James Scherer (05:57):

Because there are 150 other brands doing the exact same thing with a very similar piece of content and the wall's only so big. In fact, the wall only has 10 spots on it. Really, the wall only has three spots on it, if we're talking about driving traffic. But the wall's small, and the wall has a lot of people trying to stick their little pin to it. And that's been the case for a long time, but it is absolutely the case now.

James Scherer (06:22):

The challenge, of course, that we're all facing, and we will continue to be facing, is that the brands most capable of creating the highest quality content are also the largest brands that you have to compete with. So they're the ones who are bringing high-quality video to it. They're the ones that are investing $1,000 in every article through the best writers, and the best custom image designers, and the best developers to clean every page. And make sure the load time is less than a billionth of a millisecond or whatever it is.

James Scherer (06:49):

So that's challenging. And the answer to that has been for a long time, and continues to be, thought leadership, bringing something new to the table. And then doing everything else as right as you possibly can do. And investing in yourself. Identify the lower hanging fruit that doesn't have as crowded a wall as some of the other stuff. Build momentum, build your domain authority slowly but surely. And do all of the things right, on top of being okay to start slow. I'm just talking to the people who are just looking to get into content marketing. If you've been somehow unaware that this is a thing that you've needed to be doing for the past 15 years. So it's still possible to get it in to it, but no, you can't do it flippantly or without intention anymore, that's for sure.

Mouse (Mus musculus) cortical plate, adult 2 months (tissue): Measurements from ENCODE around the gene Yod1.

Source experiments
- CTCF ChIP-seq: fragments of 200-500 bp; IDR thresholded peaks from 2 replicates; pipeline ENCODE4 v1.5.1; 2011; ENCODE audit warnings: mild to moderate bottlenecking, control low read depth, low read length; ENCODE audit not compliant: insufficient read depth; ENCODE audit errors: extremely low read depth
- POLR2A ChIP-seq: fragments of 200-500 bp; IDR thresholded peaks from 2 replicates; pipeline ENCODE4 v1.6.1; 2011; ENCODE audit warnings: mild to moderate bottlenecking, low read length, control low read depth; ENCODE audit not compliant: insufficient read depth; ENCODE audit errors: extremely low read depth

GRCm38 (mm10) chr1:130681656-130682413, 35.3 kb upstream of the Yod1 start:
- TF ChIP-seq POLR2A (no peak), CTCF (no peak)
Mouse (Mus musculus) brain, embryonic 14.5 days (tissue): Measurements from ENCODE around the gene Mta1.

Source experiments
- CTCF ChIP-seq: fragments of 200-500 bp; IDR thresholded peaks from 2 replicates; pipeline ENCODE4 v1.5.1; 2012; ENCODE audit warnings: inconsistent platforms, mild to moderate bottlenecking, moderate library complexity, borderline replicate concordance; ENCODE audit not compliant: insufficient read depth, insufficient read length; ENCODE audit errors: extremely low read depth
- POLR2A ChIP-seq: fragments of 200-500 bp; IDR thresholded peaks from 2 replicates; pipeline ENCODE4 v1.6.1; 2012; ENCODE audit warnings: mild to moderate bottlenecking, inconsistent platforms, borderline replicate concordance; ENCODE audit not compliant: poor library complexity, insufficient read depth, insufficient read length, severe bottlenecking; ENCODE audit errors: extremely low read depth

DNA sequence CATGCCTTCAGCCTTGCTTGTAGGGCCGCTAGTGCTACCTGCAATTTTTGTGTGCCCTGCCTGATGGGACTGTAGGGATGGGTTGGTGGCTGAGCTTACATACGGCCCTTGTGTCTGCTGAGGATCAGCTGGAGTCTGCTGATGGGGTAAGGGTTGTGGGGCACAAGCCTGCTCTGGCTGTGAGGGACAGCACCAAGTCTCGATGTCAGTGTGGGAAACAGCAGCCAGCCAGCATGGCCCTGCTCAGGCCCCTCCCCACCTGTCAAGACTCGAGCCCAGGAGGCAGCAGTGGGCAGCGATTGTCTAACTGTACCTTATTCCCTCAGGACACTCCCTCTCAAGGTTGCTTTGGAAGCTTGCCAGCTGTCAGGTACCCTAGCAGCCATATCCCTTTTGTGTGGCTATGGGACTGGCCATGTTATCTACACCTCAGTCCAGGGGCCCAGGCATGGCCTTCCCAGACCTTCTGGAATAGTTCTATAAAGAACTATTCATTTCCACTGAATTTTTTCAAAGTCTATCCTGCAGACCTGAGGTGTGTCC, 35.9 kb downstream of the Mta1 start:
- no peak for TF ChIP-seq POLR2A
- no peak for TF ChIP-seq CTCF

Laura Dolan (07:44):

So what are some smart ways to still invest in content marketing? If you want to move away from a wall of text, per se, do you have any insights as to which type of content would get more traffic in an omnichannel platform? Because I know you mentioned video, but do you think there's anything we could look into besides text and video?